Wednesday, June 24, 2015
Joseph's advice to Pharaoh was to save like mad in the fat years and use the proceeds to tide the Egyptians over the lean years.
It seems Baird and his Treasurer have taken that advice to heart.
With property booming, the government's revenue from conveyancing duty has doubled in the past three years to more than $7 billion a year, with Treasury predicting further growth of 12 per cent in the new financial year, a forecast that could easily prove too cautious.
So Gladys Berejiklian's "barns" are full to overflowing, with operating surpluses stretching as far as the eye can see.
And yet she is maintaining a tight rein on government spending (for which read public sector wage rises).
Though it's possible to point to some wasteful spending – subsidies to the thoroughbred racing industry, grants for real estate development by church-owned schools, and an excessive share of infrastructure spending going to rural areas to buy off the Liberals' country partners – the government's case for hanging tight is persuasive.
For a start, remember that all the operating surplus is used to help fund infrastructure spending without adding to borrowing and jeopardising the state's AAA credit rating. (Whether we should worry so much about ratings is another question.)
But, urged on by Treasury, the government is full of forebodings about revenue threats looming on the horizon, a good reason to save rather than consume in the good years.
For a start, the property boom won't go on forever, and the longer it lasts, the bigger the ultimate budgetary hangover.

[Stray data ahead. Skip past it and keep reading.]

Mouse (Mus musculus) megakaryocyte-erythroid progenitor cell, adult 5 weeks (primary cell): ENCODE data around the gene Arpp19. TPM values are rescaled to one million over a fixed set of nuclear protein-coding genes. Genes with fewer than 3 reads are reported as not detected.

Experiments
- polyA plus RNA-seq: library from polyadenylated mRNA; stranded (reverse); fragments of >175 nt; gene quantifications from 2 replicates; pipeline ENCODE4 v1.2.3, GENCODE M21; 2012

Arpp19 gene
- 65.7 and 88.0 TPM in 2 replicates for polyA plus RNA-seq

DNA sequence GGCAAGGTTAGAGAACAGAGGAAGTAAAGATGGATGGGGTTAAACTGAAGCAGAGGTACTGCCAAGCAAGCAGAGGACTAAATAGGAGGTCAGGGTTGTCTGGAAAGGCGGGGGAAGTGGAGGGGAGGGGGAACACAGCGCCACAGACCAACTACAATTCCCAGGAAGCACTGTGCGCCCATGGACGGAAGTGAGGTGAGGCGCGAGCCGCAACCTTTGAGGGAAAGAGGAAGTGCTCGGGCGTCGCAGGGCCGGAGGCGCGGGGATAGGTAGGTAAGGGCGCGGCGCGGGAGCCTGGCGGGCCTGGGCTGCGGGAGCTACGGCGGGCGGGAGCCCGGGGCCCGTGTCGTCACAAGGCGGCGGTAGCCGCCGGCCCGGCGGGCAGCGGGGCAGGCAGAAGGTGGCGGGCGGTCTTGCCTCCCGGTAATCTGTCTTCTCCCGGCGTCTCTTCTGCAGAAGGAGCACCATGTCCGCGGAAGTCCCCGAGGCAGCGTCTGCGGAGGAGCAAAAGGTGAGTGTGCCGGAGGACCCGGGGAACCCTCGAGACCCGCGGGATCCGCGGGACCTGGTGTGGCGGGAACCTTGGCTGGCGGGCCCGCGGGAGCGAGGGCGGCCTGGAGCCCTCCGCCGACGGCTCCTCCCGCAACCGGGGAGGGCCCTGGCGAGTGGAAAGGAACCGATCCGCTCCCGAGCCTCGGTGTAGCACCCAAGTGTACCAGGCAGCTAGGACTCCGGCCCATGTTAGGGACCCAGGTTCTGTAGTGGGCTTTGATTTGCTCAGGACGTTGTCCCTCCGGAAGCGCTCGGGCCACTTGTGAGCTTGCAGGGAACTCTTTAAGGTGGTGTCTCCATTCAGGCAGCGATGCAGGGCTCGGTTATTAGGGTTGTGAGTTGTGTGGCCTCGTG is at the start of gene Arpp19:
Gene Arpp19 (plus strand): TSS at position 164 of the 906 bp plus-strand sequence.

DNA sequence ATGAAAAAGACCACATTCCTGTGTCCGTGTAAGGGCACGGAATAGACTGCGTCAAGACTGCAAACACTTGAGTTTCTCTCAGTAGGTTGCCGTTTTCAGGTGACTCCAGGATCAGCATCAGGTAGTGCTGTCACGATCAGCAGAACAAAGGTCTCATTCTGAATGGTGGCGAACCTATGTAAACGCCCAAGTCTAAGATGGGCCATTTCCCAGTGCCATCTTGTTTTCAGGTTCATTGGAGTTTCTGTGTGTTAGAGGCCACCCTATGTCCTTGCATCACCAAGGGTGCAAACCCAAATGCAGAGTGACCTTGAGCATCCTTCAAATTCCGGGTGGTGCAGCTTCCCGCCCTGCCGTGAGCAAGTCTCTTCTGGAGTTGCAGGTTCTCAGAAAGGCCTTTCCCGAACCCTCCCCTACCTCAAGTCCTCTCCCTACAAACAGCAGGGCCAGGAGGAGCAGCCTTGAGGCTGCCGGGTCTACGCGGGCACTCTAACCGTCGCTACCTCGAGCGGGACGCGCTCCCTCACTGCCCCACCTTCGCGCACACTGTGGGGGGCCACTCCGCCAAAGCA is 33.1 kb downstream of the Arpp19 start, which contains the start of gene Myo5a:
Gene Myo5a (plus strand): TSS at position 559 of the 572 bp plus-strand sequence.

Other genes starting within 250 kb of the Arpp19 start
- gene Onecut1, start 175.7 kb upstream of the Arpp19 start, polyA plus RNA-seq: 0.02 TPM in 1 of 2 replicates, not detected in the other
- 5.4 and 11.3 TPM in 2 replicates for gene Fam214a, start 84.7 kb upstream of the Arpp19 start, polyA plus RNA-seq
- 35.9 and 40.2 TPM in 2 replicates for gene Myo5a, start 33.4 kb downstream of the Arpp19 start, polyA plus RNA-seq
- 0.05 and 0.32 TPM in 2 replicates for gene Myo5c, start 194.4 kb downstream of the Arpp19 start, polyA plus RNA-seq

For another thing, while it was nice to get our cut of Western Australia's mining royalties windfall from the resources boom, in the form of a higher share of national collections of the goods and services tax, now it's WA's turn to get a cut of our property boom windfall via the same mechanism.
Once the state's poles-and-wires businesses have been partially sold off, Treasury will be getting a smaller flow of dividend income, but that would have happened anyway now the national electricity price regulator has belatedly stopped those businesses from overcharging us (while their state government owners looked the other way).
Perhaps the greatest threat of lean years to come is Tony Abbott's plan, announced in last year's budget from hell, to cut federal grants to public schools and hospitals by $80 billion over 10 years from 2017.
NSW would cop about 30 per cent of the cuts. Berejiklian says they would be "unsustainable" and she's right, meaning they're a bigger problem for the Feds than for her. They're just the last bit of 2014 political stupidity remaining on Abbott's backdown to-do list.
Berejiklian claims the credit for NSW growing faster than the rest of Australia, after lagging in the years before the Coalition returned to office.
But it's a swings-and-roundabouts thing. Does she really want us to believe it was she who brought the mining construction boom to a halt? Or she who cut interest rates to record lows?
At least she'll be ready for the next downswing in our fortunes.